It is amazing how little attention people pay to the perceived meaning of what they say at any given point. Without proper understanding of the meaning and application of language in particular contexts along with reflection on meaning portrayed through tone and body language, a compliment can easily turn into a dismissal of the hard work put into a finished product rather than praise of a job well done.
Sometimes I wonder where everyone else was during the English class for the first 12 years of their schooling, at least. It is hard for me to believe that only my teachers in middle-America, USA taught the importance of context, sentence structure, tone, style, clarity of written language and the importance of attention to these same characteristics in spoken language. These are intelligent people, some with multiple degrees, who do not recognize how that compliment or question can come across as a backhanded insult.
I spent two weeks preparing to photograph my family over the Thanksgiving Holiday weekend. We have not had true family portraits since my older two were 2 and 3 years old, which was about 17 years ago. We take pictures with Santa every year and I have just always considered that my opportunity to have a photo with everyone together. Only Santa is not a part of my family and I am tired of being asked if I have photos of my kids and I want to be able to send a Christmas card with photos of my family wishing everyone holiday joy. Therefore, quite a bit of work went into thoughts of where we would shoot, what we would wear, how I would set up the shot, and how to get everyone on the same page long enough for me to get the end product I wanted.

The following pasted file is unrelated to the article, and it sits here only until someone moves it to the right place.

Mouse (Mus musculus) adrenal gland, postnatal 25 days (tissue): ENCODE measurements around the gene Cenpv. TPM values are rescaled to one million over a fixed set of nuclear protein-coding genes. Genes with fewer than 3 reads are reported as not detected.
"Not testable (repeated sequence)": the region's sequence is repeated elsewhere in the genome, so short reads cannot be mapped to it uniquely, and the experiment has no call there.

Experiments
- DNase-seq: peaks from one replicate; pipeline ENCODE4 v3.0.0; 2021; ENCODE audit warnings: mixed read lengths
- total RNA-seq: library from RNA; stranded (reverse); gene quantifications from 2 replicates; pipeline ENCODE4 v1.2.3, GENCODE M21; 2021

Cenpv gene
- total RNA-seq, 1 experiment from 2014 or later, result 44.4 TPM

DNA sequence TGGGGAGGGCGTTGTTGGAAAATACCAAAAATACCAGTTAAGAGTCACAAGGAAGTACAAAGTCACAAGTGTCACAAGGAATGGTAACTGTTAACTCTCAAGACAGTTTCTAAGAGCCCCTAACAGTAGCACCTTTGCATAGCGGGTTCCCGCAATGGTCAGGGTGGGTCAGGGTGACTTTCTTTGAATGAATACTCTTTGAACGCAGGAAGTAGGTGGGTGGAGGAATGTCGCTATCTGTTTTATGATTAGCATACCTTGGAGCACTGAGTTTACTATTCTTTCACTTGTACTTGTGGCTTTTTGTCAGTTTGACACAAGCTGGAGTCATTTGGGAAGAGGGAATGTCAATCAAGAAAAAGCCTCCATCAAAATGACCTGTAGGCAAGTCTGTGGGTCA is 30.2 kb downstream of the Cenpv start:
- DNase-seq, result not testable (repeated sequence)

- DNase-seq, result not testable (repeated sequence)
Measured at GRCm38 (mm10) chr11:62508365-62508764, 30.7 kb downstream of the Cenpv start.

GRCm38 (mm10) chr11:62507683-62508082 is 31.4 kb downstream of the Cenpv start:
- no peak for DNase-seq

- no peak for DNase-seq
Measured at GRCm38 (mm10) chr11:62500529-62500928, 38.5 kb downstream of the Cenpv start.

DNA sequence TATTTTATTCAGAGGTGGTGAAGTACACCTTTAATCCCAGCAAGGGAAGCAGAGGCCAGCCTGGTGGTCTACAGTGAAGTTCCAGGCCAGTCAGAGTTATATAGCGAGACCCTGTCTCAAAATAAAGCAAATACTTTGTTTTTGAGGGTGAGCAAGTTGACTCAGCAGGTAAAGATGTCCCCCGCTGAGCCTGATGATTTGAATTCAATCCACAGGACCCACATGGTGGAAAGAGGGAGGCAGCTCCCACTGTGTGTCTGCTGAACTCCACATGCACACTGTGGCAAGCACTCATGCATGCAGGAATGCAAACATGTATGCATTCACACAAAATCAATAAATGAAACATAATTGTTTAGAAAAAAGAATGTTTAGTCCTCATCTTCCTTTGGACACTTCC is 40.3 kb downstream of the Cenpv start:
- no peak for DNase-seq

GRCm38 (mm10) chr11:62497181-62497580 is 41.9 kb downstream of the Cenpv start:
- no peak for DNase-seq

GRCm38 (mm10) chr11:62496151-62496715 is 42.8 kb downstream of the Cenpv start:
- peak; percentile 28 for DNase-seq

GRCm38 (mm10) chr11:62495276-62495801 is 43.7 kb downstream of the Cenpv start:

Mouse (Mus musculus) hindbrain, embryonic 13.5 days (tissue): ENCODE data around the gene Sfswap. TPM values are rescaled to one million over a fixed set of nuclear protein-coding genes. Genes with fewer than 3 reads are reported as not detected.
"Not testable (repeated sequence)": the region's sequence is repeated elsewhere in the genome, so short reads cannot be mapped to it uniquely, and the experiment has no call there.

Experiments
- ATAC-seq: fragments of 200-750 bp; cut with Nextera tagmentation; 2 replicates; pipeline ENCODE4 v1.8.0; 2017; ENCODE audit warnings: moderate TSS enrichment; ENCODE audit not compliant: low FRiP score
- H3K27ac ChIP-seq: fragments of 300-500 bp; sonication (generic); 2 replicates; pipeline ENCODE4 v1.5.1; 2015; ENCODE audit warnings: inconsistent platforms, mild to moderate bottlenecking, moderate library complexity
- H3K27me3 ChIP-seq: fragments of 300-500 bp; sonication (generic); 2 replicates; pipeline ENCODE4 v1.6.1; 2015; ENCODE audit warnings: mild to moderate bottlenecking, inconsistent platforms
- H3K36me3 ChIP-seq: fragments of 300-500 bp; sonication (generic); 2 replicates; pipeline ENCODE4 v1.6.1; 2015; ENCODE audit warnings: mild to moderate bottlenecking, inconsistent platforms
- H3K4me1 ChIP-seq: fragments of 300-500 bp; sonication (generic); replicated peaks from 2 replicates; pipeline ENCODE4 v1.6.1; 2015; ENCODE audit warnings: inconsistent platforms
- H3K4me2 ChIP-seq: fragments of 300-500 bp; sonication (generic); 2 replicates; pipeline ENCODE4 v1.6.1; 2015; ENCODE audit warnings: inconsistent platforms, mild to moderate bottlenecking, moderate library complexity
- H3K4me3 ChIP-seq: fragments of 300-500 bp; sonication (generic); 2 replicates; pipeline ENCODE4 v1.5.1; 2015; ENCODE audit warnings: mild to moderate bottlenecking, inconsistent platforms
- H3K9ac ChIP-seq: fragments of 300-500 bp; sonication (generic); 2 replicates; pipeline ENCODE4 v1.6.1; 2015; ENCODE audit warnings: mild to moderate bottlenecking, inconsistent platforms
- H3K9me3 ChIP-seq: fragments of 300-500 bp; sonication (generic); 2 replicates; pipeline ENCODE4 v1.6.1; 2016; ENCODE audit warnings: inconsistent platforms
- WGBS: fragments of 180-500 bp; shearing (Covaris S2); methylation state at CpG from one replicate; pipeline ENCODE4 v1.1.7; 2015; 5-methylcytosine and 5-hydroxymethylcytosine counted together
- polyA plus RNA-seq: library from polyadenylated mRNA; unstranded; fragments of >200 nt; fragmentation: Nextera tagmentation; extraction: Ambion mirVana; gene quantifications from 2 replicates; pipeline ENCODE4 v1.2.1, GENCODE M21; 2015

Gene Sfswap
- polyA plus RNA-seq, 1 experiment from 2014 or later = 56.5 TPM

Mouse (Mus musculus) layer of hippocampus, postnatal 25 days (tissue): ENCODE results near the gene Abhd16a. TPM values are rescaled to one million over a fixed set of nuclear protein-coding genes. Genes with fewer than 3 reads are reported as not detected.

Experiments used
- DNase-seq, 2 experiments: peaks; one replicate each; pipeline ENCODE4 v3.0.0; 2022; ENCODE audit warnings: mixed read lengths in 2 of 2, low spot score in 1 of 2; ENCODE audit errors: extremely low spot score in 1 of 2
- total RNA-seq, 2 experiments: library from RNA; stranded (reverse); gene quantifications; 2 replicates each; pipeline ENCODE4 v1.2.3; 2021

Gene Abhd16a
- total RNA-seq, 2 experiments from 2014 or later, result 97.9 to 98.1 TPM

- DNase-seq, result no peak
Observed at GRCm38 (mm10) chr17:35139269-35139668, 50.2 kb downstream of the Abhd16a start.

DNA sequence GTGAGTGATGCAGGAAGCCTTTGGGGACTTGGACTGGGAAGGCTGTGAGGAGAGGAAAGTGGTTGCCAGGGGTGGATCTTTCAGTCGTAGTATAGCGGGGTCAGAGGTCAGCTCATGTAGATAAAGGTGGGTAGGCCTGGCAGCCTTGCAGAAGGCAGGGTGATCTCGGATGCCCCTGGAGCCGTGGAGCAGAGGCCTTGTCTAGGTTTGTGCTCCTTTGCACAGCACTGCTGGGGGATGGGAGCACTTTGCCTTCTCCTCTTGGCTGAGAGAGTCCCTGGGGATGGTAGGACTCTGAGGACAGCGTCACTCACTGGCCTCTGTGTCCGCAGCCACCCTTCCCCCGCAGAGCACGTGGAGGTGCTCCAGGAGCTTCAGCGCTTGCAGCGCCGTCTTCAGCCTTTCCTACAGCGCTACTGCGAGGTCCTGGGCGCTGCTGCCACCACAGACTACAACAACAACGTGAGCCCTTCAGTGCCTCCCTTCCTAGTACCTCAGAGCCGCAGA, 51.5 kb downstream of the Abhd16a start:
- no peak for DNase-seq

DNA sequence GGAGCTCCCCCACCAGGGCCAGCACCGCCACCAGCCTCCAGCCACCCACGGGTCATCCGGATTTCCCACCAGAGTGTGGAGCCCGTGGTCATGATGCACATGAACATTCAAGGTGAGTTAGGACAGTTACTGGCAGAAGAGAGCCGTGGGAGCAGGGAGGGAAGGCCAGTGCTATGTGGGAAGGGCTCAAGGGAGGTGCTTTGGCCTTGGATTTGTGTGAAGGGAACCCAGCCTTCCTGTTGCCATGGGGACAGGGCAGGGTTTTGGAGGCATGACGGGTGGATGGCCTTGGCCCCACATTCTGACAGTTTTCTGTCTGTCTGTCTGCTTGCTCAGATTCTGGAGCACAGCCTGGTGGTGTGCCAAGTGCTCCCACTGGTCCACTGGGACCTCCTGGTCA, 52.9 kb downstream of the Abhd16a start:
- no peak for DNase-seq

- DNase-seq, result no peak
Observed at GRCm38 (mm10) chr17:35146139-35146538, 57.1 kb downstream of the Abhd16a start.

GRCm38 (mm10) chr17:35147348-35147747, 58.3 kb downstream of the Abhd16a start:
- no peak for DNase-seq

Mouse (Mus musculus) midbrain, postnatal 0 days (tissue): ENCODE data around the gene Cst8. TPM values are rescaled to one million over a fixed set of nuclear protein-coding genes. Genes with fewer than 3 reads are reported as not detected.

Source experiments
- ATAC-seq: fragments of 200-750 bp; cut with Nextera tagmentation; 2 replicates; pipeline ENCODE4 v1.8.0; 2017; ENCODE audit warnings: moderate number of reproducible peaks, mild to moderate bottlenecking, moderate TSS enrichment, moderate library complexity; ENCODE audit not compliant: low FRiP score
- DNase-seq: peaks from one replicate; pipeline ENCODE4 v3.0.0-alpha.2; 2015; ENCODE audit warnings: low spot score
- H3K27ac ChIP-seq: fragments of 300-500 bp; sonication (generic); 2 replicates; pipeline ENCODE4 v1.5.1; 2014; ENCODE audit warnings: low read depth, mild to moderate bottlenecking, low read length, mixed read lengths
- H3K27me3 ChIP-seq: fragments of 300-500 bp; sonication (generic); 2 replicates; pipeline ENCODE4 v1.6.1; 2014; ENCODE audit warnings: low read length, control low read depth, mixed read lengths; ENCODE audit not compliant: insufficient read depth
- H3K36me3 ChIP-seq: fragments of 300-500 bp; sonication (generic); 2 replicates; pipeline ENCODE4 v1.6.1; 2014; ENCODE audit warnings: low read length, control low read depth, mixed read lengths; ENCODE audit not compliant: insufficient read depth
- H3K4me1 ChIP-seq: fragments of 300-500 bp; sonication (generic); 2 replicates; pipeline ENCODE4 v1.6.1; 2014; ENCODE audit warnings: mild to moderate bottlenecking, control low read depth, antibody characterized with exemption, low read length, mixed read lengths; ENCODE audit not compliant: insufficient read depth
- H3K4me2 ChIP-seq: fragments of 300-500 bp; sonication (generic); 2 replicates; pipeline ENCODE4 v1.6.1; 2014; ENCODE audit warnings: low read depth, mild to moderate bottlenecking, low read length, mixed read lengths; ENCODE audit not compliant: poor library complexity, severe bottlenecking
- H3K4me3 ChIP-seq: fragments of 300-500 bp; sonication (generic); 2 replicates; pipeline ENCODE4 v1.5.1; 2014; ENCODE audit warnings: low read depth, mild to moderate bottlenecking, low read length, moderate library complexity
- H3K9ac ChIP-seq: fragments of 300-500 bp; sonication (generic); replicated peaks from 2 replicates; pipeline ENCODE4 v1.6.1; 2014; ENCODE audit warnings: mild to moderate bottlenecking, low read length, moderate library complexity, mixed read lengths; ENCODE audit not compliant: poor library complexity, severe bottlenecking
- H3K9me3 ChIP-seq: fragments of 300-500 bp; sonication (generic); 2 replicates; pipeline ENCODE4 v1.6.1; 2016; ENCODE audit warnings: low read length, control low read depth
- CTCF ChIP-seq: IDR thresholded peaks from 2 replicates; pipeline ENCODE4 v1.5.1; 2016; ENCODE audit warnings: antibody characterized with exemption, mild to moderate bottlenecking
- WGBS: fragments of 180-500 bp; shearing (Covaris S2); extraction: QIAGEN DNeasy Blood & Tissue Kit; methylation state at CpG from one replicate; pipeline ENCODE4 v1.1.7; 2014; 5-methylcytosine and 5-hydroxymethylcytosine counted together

That’s why when I took my photos to work and showed them to my coworkers, it bordered on pissing me off to hear them ask, “So, you just put the camera on a tripod?”
What the hell is with “just”. I didn’t just do anything. I didn’t merely put the camera in place. Merely would not be used in any sentence I use in describing an artist’s work. Would you ask Michelangelo if he “just dipped the brush in the paint?” or Ansel Adams if he “simply, pointed at the tree?” Don’t get me wrong, I am not putting myself in the same category as the aforementioned world-renowned artists other than that we are all artists (amateur, famous, rich, dead….doesn’t matter) An artist’s work is more than the equipment used in the production phase…it is the eye, the thought, the execution. I could have placed that camera on a rock, I could have propped it on the ground with lens supported by a folded blanket, I could have rigged it anyway I saw fit to capture what I saw and pose and light and adjust according to how I saw it. The tripod is insignificant.
Just has its place in the English language:
- I just got to work. (only: merely)
- I live just down the street. (at a short distance)
- It’s just five o’clock. (at the exact moment of)
- He is a just and noble king. (honorable and fair)
There are countless other proper and understandable uses of “just”. I love the Webster’s dictionary, make it your friend. But know that, with regards to my work, I didn’t just do anything and intended or not, I feel a slight bit insulted by the semantic ignorance.
- Beloved American Photographer Ansel Adams Comes to the iPad in a Groundbreaking Interactive App (prweb.com)
- This Giant Camera Takes Amazing Photos (neatorama.com)
- Personalize Christmas Cards, Postcards and more. (ironydesign.wordpress.com)
- Secrets of Body Language, a form of non-verbal communication, which consists of body posture, gestures, facial expressions, and eye movements. (theboldcorsicanflame.wordpress.com)
- Body language: 23 must-know moves (cbsnews.com)
- Content and Context (jamkib.wordpress.com)